Driven by a surge in COVID-19 cases, schools have adopted distance learning. As online instruction moves from a contingency plan to a long-term teaching model, there are four key issues.
The first is effective classroom management. Many schools have said that some of the difficulties with distance learning include managing roll calls, understanding students’ learning status and dealing with absences from online courses.
These challenges are partially a result of unavoidable factors, such as a student’s family situation, or computer hardware or software issues. These issues do not only exist at schools in rural areas, nor can they be solved through classroom management. Having excluded such non-learning factors, teachers are highly reliant on effective software and creating a roll call strategy.
The second issue is well-designed instruction. I have had little difficulty in moving my courses online, and there has been almost no gap between theory and practice. The key to success mostly lies in the selection of an online platform and educational software. Teachers should first determine their needs and understand the complexity of their teaching materials so they can choose the right digital platform. Online teaching then becomes relatively easy and intuitive.
The third is diverse student assessment. Ensuring the quality and quantity of online courses requires making assessments in real time. To prevent students from cheating, teachers need to adopt a variety of instant assessments. To prevent students and teachers from mental and physical exhaustion after long hours of “synchronous” online courses, teachers also need to adopt various “asynchronous” offline assessments.
If a digital teaching platform only has a videoconference function, it might not be helpful for teaching. It is particularly important that the teacher chooses a platform capable of fully integrating classroom administration, online instruction and student assessment.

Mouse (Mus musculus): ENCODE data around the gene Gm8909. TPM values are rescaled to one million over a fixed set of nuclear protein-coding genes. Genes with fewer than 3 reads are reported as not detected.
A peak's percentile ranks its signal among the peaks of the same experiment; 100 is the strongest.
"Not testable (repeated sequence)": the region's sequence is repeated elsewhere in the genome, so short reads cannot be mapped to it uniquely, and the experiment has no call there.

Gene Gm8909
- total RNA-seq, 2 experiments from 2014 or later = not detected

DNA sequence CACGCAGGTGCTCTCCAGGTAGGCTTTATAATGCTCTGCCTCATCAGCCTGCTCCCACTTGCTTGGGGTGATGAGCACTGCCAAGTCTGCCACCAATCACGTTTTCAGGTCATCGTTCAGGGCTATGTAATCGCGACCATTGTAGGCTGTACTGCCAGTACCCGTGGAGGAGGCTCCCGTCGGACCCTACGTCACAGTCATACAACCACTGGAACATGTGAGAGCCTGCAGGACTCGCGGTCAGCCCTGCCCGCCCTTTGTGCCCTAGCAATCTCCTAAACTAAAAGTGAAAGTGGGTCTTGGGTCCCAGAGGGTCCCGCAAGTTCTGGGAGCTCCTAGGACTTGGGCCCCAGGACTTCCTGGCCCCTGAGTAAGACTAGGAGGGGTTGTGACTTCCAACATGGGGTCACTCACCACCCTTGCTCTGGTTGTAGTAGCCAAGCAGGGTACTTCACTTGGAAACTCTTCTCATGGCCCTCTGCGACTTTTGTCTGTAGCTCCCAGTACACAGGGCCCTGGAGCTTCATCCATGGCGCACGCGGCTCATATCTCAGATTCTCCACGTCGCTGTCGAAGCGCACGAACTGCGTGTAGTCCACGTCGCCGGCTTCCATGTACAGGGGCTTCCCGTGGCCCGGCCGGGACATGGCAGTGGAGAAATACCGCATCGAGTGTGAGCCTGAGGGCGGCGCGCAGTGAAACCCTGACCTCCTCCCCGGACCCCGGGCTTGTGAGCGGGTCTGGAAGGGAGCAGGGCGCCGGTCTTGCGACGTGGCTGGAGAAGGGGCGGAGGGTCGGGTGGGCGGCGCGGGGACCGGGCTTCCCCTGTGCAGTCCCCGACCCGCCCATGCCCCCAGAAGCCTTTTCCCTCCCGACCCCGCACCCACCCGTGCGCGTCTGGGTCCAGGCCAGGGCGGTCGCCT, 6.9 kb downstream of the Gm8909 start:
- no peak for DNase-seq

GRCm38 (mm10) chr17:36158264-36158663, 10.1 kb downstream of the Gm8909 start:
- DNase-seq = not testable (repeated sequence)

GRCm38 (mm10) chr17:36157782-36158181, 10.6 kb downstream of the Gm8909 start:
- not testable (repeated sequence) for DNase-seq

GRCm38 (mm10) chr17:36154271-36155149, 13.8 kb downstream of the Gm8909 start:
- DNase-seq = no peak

The fourth is a teacher’s computer skills. After teaching for 24 years, I find myself in the “middle generation” among teachers. However, most teachers who are my senior have had no previous training in the use of technology-assisted instruction.
Teachers that are about my age, or perhaps five to 10 years younger, also have limited experience with employing technology in the classroom. The nationwide suspension of classes has forced them to turn to technology-assisted instruction, and to switch among different online platforms and programs. It is no wonder that teachers unfamiliar with the technology have been crying for help.
These are the core problems teachers face. Apart from telling teachers and students to practice using new technology, software developers can help by researching and developing better educational programs.
Here are three suggestions:
First, such software should be developed specifically for educational settings. What teachers need are tailor-made platforms and applications.
Second, developers should do all they can to provide a one-stop service. Having to switch between platforms and applications poses a challenge to teachers who do not have the technical skills, but are willing to learn.
Finally, there is a need for an open, interactive forum for teachers. During the suspension of classes, many teachers have exchanged opinions with and offered assistance to one another on social media. If there were an interactive platform for teachers, it would likely be a great benefit to online instruction.
Alex Wang is a teacher at Shuang Wen Junior High School in Nantou County.
Translated by Eddy Chang
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